Reflecting on Matthew 13: 24-33
What kind of person sneaks into a neighbor’s field and plants weeds? It’s a shocking example of the evil of which humans are capable. My dad told similar stories about the “dairy wars” during the Depression, when rival dairies would follow the delivery carts and place worms in the milk just delivered to the homes of Denver’s wealthy. My grandfather’s dairy lost its account with Molly Brown in just this way.
In the movies it’s easy to see into the hearts of those who do such obviously evil things. The bad guys know they are bad guys, and they tell themselves stories about imagined crimes against them in order to psych themselves up for the bank robbery or the murder for hire.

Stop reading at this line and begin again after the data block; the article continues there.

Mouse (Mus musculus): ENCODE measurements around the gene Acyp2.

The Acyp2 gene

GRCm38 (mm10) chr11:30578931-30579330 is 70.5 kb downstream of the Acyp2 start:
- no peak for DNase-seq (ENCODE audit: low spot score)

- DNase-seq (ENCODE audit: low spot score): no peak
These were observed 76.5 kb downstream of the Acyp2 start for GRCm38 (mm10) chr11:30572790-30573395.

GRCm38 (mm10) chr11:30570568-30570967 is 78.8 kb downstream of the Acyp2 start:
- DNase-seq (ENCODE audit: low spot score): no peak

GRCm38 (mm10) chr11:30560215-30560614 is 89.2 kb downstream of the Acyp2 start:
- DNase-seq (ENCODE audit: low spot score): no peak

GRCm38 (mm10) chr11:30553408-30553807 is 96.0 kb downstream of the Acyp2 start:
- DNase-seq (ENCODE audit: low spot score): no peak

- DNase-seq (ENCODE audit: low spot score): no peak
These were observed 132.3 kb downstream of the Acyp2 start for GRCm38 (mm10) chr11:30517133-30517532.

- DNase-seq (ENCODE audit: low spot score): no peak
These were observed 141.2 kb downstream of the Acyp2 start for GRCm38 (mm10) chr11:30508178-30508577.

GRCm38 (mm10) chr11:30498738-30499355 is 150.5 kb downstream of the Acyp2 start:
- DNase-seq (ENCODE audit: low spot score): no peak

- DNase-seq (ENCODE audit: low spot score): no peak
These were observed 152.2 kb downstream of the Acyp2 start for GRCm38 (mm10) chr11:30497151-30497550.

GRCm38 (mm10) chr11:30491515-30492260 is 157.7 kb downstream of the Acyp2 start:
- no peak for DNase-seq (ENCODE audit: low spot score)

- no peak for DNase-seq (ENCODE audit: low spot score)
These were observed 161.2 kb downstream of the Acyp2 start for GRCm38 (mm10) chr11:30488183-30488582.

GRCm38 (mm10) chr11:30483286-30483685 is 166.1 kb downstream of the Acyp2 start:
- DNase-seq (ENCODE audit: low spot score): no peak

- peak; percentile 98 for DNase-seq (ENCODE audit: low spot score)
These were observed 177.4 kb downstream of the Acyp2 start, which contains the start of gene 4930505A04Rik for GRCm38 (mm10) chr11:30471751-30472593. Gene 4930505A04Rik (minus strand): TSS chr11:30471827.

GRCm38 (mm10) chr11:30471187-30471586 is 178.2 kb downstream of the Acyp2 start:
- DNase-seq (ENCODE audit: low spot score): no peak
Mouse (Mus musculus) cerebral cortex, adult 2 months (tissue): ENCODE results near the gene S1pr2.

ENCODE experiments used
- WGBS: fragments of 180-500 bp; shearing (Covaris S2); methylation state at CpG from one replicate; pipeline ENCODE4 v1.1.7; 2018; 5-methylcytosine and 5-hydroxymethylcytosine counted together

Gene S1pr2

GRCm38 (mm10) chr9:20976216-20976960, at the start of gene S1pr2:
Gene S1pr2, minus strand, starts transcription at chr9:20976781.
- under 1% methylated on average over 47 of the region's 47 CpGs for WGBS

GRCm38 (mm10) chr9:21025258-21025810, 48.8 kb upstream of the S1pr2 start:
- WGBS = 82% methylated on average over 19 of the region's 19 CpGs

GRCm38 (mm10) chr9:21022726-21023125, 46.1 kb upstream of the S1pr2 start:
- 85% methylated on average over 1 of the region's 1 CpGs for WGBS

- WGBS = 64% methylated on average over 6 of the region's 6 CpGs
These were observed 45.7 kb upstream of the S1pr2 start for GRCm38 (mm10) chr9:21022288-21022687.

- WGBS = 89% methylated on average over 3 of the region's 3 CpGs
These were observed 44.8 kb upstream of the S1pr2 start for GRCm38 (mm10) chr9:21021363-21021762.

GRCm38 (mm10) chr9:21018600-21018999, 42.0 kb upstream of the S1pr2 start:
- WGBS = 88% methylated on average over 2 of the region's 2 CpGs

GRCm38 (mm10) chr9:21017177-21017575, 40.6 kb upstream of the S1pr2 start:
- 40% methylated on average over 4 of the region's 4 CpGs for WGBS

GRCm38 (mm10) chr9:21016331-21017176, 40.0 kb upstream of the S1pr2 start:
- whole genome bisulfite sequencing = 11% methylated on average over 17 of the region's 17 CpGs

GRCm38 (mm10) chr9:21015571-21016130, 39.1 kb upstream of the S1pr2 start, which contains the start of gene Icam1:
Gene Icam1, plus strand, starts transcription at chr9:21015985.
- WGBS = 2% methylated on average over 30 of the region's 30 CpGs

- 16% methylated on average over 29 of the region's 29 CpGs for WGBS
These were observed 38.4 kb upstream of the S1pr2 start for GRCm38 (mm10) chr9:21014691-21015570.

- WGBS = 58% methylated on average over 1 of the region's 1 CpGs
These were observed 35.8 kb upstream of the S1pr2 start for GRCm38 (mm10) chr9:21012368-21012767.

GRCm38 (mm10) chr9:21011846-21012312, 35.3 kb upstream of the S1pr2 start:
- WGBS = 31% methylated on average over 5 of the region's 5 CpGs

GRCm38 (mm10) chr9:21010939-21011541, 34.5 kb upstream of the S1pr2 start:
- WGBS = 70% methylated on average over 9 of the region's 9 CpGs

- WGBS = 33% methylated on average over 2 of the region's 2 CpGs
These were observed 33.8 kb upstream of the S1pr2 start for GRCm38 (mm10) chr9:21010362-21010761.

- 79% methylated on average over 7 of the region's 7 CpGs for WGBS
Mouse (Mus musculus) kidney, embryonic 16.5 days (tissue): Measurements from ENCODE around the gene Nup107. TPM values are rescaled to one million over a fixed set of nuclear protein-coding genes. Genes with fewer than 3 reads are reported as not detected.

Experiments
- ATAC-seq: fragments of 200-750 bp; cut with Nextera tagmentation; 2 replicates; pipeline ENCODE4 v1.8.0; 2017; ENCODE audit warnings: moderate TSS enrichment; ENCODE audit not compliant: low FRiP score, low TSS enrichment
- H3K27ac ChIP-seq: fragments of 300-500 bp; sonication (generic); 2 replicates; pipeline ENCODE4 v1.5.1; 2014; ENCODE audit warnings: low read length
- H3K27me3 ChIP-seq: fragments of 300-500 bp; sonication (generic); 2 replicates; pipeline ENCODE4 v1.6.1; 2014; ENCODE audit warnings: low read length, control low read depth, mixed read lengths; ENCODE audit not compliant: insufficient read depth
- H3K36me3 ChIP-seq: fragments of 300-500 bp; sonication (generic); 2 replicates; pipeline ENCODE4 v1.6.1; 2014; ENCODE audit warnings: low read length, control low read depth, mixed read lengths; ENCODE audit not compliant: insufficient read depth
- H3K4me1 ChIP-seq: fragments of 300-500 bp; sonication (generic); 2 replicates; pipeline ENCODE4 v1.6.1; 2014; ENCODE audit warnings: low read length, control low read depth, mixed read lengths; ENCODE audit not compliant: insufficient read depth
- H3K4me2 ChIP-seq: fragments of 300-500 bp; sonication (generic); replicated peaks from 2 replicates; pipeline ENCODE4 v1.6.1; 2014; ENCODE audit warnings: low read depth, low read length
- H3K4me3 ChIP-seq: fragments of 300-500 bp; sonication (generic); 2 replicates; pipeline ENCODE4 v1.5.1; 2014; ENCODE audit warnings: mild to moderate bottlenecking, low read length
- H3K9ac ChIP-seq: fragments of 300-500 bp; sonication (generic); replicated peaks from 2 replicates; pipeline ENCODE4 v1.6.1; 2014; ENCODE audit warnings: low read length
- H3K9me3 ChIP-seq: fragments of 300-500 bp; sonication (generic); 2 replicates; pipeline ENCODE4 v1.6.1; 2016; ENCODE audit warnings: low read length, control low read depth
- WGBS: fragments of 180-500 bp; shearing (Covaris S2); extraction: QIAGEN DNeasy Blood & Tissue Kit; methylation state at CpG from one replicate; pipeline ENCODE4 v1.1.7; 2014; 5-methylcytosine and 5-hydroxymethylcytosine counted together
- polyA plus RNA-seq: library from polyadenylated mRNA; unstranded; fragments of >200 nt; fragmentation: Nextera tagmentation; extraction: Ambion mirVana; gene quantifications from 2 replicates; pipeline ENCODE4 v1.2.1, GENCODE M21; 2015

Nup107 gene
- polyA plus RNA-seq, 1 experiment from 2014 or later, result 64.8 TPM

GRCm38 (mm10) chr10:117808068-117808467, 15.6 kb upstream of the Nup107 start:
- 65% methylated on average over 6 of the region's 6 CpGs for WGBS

What kinds of stories do people tell themselves as they are breaking into someone’s home, or stealing the life savings of the elderly? If they were willing to dig deep they’d admit that someone has something they want, and the collateral damage that comes from obtaining it is, well, unfortunate.
They never admit that, of course. Even virtuous people will invent utterly transparent reasons to justify selfishness. If we could see that one truth―that each of us is capable, at times, of behavior that puts us squarely in the “bad guy” column― what grace that would be. Imagine what this world would look like if the humans planting weeds in fields just stopped and said, “Wait. What am I doing?”
We are all working to become, more and more, the fruitful field planted at our baptism. We trust that the Divine Harvester (using Dag Hammarskjold’s image), will keep the grain and, with a breath of kindness, blow the rest away.
How is the fruitfulness of your life overcoming some past selfishness?
Kathy McGovern ©2017
Kathy McGovern © 2014-2015